“So this time, the earnings results announcement is not good at all,” said SoftBank CEO Masayoshi Son at the start of the company’s quarterly earnings call on Wednesday. It’s hard to see how he could have said anything else, given the whole thing where SoftBank poured billions of dollars into WeWork because Son thought Adam Neumann was a genius, and then paid billions more to get Neumann to go away.
This was never going to be an easy presentation. Fortunately, he had slides.
For example, here is a slide explaining that when WeWork’s expenses exceed its revenues, it loses money:
And here is one explaining that SoftBank’s plan to fix that problem is to increase revenues and reduce expenses:
Here is a slide explaining that WeWork tends to lose money:
And here is a slide explaining how nice it would be if WeWork made money:
But my absolute favorite slide is this one, showing that while SoftBank has a market capitalization of $82 billion, they have good reason to think the company’s assets (such as its interests in WeWork, Sprint, Chinese internet giant Alibaba, and the Japanese wireless carrier also called SoftBank) are worth $206 billion, after subtracting its debts.
Here’s what Son, SoftBank’s legendary founder, had to say about this chart:
SoftBank market value peaked at about 2000, when the Internet bubble burst, but we exceeded actually this time in terms of shareholder value. So from financial results perspective, it was terrible in the last three months. But shareholder value, which is the most important [key performance indicator] for us, is the biggest in our corporate history.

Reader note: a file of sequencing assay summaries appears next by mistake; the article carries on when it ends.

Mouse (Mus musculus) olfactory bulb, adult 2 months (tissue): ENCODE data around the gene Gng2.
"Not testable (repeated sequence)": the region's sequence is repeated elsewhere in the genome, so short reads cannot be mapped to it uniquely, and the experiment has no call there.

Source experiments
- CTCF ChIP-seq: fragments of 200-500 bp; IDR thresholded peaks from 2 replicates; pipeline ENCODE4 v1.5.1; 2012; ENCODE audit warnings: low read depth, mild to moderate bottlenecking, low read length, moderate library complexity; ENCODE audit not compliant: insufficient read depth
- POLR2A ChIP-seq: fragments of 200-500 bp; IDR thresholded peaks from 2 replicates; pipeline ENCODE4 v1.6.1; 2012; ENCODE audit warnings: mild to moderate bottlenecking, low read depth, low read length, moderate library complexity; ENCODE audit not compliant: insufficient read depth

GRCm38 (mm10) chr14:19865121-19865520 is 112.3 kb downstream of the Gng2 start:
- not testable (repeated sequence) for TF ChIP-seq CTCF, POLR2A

The valuations presented here are not crazy. You can quibble with some assumptions, but for the most part, SoftBank’s assets are holdings in other publicly traded companies, so the value of what SoftBank owns is mostly not a matter of opinion. But Son does not explore an obvious follow-up question: If this chart you have shown us is right, then why does the stock market treat your company as being worth $120 billion less than the sum of its parts?
One obvious answer is that the stock market expects him to take the profits from successful investments like Alibaba and pour them into shitty investments like WeWork.
Classically, if a conglomerate’s market capitalization is less than the total value of its businesses, the right thing to do is break it up. What this chart says is, if you bought SoftBank, fired Son, and sold the company off for parts, you’d make a profit of $120 billion. Private investors in WeWork (including SoftBank) became convinced that Adam Neumann was a massive liability, but this chart shows the stock market literally telling us that Masayoshi Son’s leadership is an intangible asset worth over negative $100 billion to SoftBank.
So maybe Adam Neumann isn’t the only charismatic founder-CEO who needs to be paid to go away.